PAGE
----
Where to begin... I arrived into the town of Moab via a bright and early sunrise drive down UT Route 128 in hopes of securing a campsite along the Colorado River (which I did!). Though I poured over books and websites for months in preparation for this trip, nothing can really prepare you for seeing this place for the first time with your own eyes! All I can say is it is eye candy for the artist's soul with it's geometrical shapes and forms begging for abstraction enhanced by the bright warm hues of the sand and stone popping out against the deep cool tones of the shadows...Have I lost you yet? Translation: It is nature at it's best and most complex. With that, the town of Moab is equal to it's surrounding landscape. Not only is Moab a happening hub of "get outdoors" activity, surrounded on all sides by some of the most unique and amazing landscape on the planet, but Moab is also a town of people who care deeply about the environment. Because of this, Moab was the first town in the nation to be designated by the EPA as a Green Powered Community. Getting people in this town to engage in conversation about the state of the country, the climate, the parks, the planet,... was a piece of cake because these were the conversations already happening everywhere I went. They are knowledgeable, strive to be informed, passionate, and willing to lay it all on the line for the the future of our country and the planet. At the same time, the little town of Moab (pop, 4500) manages to be a low-key, hip, and funky little basecamp for over 10 million (yes million!) visitors a year that blow into town for a day, a week, or longer to explore nature's playground primarily in to form of Arches and Canyonlands National Parks. Moab provides everything you need in a low impact, tread lightly sort of step.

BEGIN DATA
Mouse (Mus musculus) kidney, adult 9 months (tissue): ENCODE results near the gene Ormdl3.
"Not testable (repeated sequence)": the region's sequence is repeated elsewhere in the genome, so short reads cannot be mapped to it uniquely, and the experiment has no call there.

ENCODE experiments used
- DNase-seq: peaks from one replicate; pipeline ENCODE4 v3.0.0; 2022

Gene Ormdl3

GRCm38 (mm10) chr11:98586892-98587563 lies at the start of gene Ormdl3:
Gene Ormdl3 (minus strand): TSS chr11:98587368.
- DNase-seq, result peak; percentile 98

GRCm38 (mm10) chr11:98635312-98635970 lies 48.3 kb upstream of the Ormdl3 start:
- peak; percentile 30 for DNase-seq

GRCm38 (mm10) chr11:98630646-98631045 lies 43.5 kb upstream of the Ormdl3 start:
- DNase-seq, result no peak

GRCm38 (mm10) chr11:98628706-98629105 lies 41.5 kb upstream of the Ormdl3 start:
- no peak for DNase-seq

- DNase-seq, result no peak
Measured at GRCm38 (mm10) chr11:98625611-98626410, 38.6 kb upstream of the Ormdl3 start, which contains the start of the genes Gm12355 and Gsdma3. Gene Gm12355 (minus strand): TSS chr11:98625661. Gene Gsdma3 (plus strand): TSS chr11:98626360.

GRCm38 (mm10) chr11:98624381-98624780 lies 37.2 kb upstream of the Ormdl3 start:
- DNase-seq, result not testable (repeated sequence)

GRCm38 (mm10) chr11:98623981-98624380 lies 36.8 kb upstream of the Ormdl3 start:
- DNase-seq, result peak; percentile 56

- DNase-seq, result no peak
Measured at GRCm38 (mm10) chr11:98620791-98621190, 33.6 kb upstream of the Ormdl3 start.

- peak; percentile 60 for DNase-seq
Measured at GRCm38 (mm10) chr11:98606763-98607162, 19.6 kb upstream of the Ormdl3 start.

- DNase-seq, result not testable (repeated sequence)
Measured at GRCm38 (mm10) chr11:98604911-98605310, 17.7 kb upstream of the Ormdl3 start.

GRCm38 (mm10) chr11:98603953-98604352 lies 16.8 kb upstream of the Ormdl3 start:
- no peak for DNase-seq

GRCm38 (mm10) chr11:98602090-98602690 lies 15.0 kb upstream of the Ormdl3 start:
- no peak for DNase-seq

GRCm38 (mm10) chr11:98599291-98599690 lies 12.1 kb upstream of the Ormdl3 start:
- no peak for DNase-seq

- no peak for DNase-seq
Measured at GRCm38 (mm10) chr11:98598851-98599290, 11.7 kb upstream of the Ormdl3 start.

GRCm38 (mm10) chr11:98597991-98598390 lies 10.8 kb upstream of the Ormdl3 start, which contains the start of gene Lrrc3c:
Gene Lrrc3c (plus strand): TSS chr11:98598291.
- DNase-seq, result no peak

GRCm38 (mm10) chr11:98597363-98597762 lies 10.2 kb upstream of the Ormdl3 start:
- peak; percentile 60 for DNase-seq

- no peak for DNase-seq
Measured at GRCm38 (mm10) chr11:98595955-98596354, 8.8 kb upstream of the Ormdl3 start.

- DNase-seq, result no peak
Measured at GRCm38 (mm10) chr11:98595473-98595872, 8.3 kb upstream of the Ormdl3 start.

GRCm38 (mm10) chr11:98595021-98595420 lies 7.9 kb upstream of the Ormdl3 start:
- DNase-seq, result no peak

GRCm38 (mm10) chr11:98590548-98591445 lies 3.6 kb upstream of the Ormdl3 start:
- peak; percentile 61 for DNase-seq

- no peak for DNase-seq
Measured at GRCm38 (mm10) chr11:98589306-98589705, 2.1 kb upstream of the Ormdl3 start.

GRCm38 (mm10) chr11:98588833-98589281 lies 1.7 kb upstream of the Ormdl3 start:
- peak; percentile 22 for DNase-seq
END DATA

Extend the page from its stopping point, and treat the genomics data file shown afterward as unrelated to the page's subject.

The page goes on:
First stop - my long awaited first glimpse at Arches National Park and boy I wasn't disappointed! Arches is an landscape like you can't imagine until you actually walk, hike, and climb your way through the pillars, hoodoos, buttes and arches. 300 million years in the making, it is a breathtaking display of wind, water, heat and cold erosion that is constantly shifting and changing. Nothing is permanent here and the rangers do all they can to slow the process, but they can't stop it....of the 2000+ natural arches in the park, 43 have collapsed in the last 30 years, rock slips are common, and even the famous "balance rock" is soon going to be in danger of tumbling down off its pedestal. If you haven't seen it you need to get here....Arches and Moab won't disappoint, I promise.